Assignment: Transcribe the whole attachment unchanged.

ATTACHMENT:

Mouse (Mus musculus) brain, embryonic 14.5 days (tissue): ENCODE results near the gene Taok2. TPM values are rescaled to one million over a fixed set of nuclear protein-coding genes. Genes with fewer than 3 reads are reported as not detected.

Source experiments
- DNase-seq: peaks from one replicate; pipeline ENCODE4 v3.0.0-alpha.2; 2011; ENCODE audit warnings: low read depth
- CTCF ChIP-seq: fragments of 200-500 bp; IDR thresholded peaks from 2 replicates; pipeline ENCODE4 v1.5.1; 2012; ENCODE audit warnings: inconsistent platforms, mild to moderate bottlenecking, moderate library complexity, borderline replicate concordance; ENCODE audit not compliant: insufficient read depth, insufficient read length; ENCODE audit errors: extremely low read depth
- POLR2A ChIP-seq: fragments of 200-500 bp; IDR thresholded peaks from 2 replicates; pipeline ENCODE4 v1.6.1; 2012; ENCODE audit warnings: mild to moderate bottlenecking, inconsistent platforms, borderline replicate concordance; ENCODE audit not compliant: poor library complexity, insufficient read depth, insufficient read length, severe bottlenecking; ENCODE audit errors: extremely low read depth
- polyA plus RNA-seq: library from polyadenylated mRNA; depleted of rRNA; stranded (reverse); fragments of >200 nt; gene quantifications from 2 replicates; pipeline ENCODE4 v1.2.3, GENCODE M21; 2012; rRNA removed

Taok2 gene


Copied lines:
Mouse (Mus musculus) brain, embryonic 14.5 days (tissue): ENCODE results near the gene Taok2. TPM values are rescaled to one million over a fixed set of nuclear protein-coding genes. Genes with fewer than 3 reads are reported as not detected.

Source experiments
- DNase-seq: peaks from one replicate; pipeline ENCODE4 v3.0.0-alpha.2; 2011; ENCODE audit warnings: low read depth
- CTCF ChIP-seq: fragments of 200-500 bp; IDR thresholded peaks from 2 replicates; pipeline ENCODE4 v1.5.1; 2012; ENCODE audit warnings: inconsistent platforms, mild to moderate bottlenecking, moderate library complexity, borderline replicate concordance; ENCODE audit not compliant: insufficient read depth, insufficient read length; ENCODE audit errors: extremely low read depth
- POLR2A ChIP-seq: fragments of 200-500 bp; IDR thresholded peaks from 2 replicates; pipeline ENCODE4 v1.6.1; 2012; ENCODE audit warnings: mild to moderate bottlenecking, inconsistent platforms, borderline replicate concordance; ENCODE audit not compliant: poor library complexity, insufficient read depth, insufficient read length, severe bottlenecking; ENCODE audit errors: extremely low read depth
- polyA plus RNA-seq: library from polyadenylated mRNA; depleted of rRNA; stranded (reverse); fragments of >200 nt; gene quantifications from 2 replicates; pipeline ENCODE4 v1.2.3, GENCODE M21; 2012; rRNA removed

Taok2 gene